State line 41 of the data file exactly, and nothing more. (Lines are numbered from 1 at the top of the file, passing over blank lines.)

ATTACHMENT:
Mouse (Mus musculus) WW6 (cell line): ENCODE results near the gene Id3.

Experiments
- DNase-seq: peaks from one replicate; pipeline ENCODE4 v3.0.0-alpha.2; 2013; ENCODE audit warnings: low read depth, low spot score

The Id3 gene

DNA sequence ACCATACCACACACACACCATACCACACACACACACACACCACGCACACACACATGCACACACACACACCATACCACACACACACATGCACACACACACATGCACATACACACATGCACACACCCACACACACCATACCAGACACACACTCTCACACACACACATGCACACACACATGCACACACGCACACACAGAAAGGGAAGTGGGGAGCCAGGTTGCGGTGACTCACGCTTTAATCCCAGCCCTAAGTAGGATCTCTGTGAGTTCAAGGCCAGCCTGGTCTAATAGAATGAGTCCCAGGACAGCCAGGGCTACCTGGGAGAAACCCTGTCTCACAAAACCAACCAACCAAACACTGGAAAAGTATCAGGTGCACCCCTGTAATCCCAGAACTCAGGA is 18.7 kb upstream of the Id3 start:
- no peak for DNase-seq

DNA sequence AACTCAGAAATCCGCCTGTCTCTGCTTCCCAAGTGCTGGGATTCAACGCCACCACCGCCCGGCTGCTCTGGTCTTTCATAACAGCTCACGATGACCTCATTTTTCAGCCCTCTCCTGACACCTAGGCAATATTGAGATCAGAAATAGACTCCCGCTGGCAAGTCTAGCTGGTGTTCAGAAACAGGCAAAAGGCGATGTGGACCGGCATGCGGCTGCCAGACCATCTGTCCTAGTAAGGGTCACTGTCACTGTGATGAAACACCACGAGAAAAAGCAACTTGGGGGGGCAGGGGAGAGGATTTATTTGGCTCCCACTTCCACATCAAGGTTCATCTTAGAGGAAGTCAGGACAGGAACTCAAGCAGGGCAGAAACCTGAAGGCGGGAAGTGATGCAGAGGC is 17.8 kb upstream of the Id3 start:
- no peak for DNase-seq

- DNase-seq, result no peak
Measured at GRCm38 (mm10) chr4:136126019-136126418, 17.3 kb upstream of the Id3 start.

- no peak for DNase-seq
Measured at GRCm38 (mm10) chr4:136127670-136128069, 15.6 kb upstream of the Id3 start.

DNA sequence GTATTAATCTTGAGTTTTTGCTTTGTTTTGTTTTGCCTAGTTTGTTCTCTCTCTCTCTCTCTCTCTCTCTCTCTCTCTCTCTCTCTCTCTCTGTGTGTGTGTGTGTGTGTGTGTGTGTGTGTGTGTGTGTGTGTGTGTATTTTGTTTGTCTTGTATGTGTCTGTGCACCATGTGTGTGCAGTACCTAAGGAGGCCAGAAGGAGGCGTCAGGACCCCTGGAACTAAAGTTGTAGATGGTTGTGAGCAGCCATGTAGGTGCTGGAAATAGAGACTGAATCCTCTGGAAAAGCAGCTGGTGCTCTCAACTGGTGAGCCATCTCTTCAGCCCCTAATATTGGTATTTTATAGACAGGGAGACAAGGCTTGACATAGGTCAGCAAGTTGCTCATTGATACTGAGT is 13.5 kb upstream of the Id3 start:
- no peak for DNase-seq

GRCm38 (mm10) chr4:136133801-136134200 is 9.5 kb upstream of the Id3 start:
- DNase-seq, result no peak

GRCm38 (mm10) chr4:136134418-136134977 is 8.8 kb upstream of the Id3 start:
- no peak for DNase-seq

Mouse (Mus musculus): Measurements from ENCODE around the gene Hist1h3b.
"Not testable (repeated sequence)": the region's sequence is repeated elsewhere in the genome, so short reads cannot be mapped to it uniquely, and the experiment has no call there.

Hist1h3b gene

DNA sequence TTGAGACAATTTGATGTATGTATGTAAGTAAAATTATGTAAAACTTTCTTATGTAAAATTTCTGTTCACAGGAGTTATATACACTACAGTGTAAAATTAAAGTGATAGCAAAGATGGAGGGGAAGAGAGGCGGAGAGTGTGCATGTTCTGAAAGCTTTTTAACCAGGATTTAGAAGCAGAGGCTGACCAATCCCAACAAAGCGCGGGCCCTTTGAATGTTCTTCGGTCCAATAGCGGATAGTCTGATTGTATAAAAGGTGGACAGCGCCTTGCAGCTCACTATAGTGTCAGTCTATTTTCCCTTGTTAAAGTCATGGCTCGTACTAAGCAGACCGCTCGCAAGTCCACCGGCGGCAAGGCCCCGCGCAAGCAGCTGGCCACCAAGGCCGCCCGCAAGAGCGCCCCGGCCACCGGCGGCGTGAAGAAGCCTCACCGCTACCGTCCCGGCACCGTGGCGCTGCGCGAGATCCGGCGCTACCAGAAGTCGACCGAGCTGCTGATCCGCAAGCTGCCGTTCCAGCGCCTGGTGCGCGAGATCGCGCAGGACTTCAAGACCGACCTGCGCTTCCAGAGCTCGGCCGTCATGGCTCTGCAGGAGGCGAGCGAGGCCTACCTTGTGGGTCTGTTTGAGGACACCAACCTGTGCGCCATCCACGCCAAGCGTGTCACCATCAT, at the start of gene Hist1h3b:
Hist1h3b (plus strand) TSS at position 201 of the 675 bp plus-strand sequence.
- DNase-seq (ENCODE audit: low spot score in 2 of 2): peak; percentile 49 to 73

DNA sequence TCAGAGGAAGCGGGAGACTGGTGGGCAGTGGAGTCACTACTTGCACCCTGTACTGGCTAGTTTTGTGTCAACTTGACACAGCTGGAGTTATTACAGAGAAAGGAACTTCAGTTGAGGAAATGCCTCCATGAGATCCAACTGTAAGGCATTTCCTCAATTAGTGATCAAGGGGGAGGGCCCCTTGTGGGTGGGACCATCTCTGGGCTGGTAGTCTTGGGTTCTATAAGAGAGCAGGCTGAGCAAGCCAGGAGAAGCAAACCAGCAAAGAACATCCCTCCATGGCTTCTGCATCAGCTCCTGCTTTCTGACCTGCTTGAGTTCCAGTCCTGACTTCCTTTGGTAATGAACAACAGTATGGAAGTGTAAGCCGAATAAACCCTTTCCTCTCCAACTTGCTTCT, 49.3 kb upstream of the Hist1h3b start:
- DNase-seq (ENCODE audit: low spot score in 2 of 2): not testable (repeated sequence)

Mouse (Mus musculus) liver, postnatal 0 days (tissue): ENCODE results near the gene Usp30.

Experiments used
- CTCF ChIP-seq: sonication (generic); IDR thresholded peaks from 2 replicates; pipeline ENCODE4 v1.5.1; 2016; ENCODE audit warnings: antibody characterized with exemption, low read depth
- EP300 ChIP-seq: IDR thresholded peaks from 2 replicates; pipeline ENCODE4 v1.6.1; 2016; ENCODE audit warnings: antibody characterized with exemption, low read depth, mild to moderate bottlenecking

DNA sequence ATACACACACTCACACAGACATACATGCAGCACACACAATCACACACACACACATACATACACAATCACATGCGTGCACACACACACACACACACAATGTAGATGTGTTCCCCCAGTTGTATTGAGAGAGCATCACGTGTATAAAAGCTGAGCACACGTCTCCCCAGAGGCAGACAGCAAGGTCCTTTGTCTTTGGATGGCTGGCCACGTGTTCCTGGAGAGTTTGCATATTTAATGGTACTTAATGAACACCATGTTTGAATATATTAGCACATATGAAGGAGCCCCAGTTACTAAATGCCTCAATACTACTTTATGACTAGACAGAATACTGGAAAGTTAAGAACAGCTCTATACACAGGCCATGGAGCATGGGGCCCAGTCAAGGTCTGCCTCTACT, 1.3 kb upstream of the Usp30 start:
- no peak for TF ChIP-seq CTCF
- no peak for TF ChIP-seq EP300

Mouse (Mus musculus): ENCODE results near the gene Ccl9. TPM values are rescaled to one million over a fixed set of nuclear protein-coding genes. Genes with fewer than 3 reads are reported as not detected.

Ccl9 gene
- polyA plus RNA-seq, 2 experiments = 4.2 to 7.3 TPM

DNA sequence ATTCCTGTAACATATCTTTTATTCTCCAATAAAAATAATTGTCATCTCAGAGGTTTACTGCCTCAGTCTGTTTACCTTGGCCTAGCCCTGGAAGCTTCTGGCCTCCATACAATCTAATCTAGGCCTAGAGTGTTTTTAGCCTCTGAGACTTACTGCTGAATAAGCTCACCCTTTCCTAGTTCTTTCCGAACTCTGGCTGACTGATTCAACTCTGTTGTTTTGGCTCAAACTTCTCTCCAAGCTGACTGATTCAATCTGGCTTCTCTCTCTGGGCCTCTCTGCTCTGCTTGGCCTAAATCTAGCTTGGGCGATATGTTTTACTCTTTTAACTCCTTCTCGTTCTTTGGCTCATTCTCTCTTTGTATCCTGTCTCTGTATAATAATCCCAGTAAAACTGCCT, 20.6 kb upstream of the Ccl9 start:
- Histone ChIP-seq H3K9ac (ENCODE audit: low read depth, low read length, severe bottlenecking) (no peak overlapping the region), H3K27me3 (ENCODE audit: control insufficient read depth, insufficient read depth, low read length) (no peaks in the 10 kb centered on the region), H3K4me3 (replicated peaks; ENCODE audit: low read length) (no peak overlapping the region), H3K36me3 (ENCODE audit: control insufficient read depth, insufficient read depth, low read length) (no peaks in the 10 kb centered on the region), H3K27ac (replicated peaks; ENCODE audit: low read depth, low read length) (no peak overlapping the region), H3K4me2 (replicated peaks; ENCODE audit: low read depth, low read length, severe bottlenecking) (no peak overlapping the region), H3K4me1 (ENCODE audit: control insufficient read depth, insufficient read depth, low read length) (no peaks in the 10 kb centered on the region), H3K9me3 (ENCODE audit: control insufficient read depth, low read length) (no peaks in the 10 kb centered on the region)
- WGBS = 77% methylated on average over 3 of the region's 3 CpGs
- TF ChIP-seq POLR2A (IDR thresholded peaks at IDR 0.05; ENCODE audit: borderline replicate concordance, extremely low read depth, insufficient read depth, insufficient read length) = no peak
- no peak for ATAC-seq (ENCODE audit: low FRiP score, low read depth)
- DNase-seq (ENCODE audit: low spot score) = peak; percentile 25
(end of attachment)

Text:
- no peak for ATAC-seq (ENCODE audit: low FRiP score, low read depth)